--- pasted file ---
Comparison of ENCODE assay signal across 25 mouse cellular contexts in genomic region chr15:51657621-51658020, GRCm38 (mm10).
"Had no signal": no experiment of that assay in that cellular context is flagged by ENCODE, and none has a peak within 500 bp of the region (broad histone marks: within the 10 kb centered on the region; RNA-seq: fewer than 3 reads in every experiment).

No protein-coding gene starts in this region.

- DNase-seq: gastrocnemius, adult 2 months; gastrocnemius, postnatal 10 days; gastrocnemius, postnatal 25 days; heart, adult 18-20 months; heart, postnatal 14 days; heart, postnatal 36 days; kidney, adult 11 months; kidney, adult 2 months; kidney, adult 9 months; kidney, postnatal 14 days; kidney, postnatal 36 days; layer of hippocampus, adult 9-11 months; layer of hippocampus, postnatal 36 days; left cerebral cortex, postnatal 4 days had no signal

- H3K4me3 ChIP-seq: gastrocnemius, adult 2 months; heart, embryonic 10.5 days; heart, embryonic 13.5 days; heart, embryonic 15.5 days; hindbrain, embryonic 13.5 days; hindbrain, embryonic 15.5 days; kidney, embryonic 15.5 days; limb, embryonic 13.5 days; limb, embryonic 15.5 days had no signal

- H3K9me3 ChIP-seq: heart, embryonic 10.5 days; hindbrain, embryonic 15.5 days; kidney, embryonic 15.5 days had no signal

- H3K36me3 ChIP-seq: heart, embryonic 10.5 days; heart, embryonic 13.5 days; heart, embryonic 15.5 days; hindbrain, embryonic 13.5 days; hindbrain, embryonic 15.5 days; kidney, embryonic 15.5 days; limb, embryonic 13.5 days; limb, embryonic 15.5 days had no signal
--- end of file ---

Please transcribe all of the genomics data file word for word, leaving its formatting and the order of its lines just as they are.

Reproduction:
Comparison of ENCODE assay signal across 25 mouse cellular contexts in genomic region chr15:51657621-51658020, GRCm38 (mm10).
"Had no signal": no experiment of that assay in that cellular context is flagged by ENCODE, and none has a peak within 500 bp of the region (broad histone marks: within the 10 kb centered on the region; RNA-seq: fewer than 3 reads in every experiment).

No protein-coding gene starts in this region.

- DNase-seq: gastrocnemius, adult 2 months; gastrocnemius, postnatal 10 days; gastrocnemius, postnatal 25 days; heart, adult 18-20 months; heart, postnatal 14 days; heart, postnatal 36 days; kidney, adult 11 months; kidney, adult 2 months; kidney, adult 9 months; kidney, postnatal 14 days; kidney, postnatal 36 days; layer of hippocampus, adult 9-11 months; layer of hippocampus, postnatal 36 days; left cerebral cortex, postnatal 4 days had no signal

- H3K4me3 ChIP-seq: gastrocnemius, adult 2 months; heart, embryonic 10.5 days; heart, embryonic 13.5 days; heart, embryonic 15.5 days; hindbrain, embryonic 13.5 days; hindbrain, embryonic 15.5 days; kidney, embryonic 15.5 days; limb, embryonic 13.5 days; limb, embryonic 15.5 days had no signal

- H3K9me3 ChIP-seq: heart, embryonic 10.5 days; hindbrain, embryonic 15.5 days; kidney, embryonic 15.5 days had no signal

- H3K36me3 ChIP-seq: heart, embryonic 10.5 days; heart, embryonic 13.5 days; heart, embryonic 15.5 days; hindbrain, embryonic 13.5 days; hindbrain, embryonic 15.5 days; kidney, embryonic 15.5 days; limb, embryonic 13.5 days; limb, embryonic 15.5 days had no signal